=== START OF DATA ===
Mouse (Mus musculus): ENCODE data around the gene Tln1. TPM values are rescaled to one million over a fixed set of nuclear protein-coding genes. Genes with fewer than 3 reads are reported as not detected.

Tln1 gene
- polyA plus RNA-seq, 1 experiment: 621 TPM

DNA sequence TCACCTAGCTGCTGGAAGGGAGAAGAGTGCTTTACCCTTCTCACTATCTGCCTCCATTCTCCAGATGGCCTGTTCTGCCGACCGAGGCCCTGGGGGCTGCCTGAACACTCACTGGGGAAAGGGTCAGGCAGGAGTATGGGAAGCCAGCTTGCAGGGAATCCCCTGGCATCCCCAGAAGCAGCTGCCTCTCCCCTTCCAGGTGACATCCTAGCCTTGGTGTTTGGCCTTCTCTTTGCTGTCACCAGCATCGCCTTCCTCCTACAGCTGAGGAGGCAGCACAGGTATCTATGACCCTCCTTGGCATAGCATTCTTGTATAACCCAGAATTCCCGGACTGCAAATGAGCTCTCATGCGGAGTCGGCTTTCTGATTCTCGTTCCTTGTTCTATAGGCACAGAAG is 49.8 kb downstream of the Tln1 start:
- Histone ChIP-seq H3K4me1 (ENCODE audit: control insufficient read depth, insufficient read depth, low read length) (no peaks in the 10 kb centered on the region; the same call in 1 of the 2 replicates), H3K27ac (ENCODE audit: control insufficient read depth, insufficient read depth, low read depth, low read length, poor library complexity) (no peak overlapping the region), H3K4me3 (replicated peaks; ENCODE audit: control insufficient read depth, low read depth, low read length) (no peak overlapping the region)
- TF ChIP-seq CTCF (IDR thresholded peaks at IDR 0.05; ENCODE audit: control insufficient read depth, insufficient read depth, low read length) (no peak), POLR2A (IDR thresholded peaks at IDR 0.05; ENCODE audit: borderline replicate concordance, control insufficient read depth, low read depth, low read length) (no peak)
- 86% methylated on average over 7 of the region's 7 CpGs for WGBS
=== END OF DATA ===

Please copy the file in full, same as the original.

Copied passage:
Mouse (Mus musculus): ENCODE data around the gene Tln1. TPM values are rescaled to one million over a fixed set of nuclear protein-coding genes. Genes with fewer than 3 reads are reported as not detected.

Tln1 gene
- polyA plus RNA-seq, 1 experiment: 621 TPM

DNA sequence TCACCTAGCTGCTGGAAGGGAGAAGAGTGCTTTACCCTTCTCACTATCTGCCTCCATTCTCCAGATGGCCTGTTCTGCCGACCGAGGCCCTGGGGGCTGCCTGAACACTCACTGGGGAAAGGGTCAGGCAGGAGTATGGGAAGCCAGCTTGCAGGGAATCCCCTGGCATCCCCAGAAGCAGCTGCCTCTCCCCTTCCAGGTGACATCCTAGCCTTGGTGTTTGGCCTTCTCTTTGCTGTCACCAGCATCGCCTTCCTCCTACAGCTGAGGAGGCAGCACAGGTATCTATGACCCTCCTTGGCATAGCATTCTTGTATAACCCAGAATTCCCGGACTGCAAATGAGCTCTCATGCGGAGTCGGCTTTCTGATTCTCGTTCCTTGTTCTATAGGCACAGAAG is 49.8 kb downstream of the Tln1 start:
- Histone ChIP-seq H3K4me1 (ENCODE audit: control insufficient read depth, insufficient read depth, low read length) (no peaks in the 10 kb centered on the region; the same call in 1 of the 2 replicates), H3K27ac (ENCODE audit: control insufficient read depth, insufficient read depth, low read depth, low read length, poor library complexity) (no peak overlapping the region), H3K4me3 (replicated peaks; ENCODE audit: control insufficient read depth, low read depth, low read length) (no peak overlapping the region)
- TF ChIP-seq CTCF (IDR thresholded peaks at IDR 0.05; ENCODE audit: control insufficient read depth, insufficient read depth, low read length) (no peak), POLR2A (IDR thresholded peaks at IDR 0.05; ENCODE audit: borderline replicate concordance, control insufficient read depth, low read depth, low read length) (no peak)
- 86% methylated on average over 7 of the region's 7 CpGs for WGBS